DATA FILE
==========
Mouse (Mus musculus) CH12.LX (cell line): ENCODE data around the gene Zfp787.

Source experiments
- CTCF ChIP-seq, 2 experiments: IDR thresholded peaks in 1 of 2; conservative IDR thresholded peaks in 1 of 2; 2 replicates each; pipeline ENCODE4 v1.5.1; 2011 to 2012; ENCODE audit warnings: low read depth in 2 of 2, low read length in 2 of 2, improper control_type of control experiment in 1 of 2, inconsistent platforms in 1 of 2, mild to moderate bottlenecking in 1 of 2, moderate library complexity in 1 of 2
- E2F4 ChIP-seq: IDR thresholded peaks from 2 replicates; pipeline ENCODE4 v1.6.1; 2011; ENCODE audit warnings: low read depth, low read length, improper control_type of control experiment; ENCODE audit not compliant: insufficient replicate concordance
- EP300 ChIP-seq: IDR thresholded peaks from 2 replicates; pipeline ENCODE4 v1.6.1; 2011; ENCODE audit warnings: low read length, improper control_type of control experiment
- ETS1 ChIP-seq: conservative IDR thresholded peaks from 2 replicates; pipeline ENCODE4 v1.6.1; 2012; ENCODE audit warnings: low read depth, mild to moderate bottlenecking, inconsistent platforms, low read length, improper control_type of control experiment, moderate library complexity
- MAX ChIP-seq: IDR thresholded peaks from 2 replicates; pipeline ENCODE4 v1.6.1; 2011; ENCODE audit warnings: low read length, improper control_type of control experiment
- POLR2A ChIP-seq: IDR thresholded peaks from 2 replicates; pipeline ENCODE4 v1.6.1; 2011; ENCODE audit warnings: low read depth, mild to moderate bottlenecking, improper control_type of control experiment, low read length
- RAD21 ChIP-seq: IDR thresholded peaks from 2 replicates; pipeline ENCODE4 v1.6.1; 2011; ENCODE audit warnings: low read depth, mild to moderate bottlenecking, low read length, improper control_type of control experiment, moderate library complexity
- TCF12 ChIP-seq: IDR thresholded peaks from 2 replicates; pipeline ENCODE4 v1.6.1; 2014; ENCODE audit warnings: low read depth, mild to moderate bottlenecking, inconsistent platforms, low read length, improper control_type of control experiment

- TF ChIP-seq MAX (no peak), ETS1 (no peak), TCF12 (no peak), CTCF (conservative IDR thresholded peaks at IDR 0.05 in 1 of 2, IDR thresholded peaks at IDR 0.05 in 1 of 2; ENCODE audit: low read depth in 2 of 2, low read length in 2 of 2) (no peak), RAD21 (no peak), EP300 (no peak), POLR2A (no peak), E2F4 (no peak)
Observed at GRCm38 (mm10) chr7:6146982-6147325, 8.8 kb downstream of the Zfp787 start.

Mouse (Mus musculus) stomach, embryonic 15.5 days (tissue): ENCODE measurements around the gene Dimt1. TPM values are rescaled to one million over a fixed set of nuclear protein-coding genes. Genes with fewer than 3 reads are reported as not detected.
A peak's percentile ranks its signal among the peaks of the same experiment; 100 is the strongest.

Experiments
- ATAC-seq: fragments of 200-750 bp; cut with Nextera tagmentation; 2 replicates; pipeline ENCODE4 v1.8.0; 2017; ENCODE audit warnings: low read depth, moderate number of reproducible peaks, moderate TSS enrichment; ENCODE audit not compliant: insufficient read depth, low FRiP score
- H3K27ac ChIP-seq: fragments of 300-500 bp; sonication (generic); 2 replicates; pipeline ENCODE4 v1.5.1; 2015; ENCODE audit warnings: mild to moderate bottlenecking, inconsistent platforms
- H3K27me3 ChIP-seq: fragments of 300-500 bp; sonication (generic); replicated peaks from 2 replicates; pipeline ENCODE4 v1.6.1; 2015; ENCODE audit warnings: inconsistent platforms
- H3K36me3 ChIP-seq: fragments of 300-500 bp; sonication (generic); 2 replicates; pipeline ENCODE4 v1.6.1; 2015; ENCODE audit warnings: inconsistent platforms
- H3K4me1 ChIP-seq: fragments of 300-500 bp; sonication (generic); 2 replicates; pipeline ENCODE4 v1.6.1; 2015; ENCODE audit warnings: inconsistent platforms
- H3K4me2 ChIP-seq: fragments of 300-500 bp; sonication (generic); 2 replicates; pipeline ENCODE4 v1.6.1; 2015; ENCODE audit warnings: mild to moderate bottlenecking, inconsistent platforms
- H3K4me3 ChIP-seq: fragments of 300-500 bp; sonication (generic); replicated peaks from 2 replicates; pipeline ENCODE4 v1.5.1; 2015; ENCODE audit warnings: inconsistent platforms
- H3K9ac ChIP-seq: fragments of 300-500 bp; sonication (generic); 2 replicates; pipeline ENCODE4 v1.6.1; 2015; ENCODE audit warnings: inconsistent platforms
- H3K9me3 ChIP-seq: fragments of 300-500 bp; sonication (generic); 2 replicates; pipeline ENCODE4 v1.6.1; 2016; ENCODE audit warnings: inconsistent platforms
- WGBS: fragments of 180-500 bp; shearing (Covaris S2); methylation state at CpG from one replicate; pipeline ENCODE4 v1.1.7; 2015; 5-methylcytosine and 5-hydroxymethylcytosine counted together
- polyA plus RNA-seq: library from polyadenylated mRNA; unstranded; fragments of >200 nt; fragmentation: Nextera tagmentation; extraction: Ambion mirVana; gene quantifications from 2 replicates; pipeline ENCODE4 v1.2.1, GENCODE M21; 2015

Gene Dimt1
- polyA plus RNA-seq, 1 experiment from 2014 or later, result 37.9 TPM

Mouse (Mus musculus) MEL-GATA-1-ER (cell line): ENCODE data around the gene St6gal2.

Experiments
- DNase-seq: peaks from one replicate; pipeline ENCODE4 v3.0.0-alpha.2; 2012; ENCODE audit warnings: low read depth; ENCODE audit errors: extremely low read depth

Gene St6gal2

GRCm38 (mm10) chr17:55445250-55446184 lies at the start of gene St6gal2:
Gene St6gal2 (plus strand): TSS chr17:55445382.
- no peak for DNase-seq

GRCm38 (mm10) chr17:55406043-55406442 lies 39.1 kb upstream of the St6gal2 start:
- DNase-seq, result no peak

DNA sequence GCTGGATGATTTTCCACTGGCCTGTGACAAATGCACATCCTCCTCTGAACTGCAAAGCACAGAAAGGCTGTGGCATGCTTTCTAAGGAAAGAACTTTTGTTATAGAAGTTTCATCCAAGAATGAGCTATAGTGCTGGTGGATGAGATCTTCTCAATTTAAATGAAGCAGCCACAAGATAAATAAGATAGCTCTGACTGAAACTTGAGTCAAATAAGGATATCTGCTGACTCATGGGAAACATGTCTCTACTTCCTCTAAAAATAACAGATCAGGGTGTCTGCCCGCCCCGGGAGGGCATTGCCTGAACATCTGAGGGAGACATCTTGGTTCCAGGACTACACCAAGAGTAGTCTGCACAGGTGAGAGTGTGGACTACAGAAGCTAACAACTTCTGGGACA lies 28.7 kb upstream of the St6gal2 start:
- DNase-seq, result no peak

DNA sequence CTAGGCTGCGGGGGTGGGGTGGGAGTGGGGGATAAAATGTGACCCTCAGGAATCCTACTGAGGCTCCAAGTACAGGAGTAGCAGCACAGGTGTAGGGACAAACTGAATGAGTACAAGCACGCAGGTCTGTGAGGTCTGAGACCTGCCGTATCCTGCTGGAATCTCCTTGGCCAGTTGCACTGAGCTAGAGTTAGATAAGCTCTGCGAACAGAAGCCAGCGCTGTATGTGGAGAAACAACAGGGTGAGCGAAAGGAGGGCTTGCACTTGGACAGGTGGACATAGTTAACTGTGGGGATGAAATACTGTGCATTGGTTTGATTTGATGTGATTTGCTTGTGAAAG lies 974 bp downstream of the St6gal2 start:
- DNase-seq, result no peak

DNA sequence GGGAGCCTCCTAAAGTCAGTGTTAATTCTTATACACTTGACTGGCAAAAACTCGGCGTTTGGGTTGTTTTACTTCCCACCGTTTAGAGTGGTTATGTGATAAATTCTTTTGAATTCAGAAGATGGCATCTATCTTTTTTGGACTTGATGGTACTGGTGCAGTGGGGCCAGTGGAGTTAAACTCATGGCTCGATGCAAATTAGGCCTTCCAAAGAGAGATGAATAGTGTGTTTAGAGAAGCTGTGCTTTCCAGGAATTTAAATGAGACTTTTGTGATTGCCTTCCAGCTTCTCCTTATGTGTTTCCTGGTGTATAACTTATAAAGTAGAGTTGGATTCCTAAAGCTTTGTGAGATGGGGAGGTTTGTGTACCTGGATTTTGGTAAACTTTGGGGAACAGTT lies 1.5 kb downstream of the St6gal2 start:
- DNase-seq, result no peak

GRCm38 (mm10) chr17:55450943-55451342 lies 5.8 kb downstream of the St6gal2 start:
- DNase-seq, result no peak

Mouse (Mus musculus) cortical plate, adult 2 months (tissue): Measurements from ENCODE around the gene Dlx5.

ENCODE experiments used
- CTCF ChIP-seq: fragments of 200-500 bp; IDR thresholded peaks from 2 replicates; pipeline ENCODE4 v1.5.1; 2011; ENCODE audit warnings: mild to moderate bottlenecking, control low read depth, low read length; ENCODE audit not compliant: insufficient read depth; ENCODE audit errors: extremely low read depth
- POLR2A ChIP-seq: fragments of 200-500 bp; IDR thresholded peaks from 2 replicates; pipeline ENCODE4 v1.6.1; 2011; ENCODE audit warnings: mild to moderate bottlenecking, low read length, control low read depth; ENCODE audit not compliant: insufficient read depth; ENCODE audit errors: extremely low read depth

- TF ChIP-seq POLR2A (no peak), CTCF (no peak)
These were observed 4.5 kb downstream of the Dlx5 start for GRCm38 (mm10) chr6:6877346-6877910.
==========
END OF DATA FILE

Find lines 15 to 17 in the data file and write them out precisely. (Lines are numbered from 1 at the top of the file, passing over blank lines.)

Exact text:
Experiments
- ATAC-seq: fragments of 200-750 bp; cut with Nextera tagmentation; 2 replicates; pipeline ENCODE4 v1.8.0; 2017; ENCODE audit warnings: low read depth, moderate number of reproducible peaks, moderate TSS enrichment; ENCODE audit not compliant: insufficient read depth, low FRiP score
- H3K27ac ChIP-seq: fragments of 300-500 bp; sonication (generic); 2 replicates; pipeline ENCODE4 v1.5.1; 2015; ENCODE audit warnings: mild to moderate bottlenecking, inconsistent platforms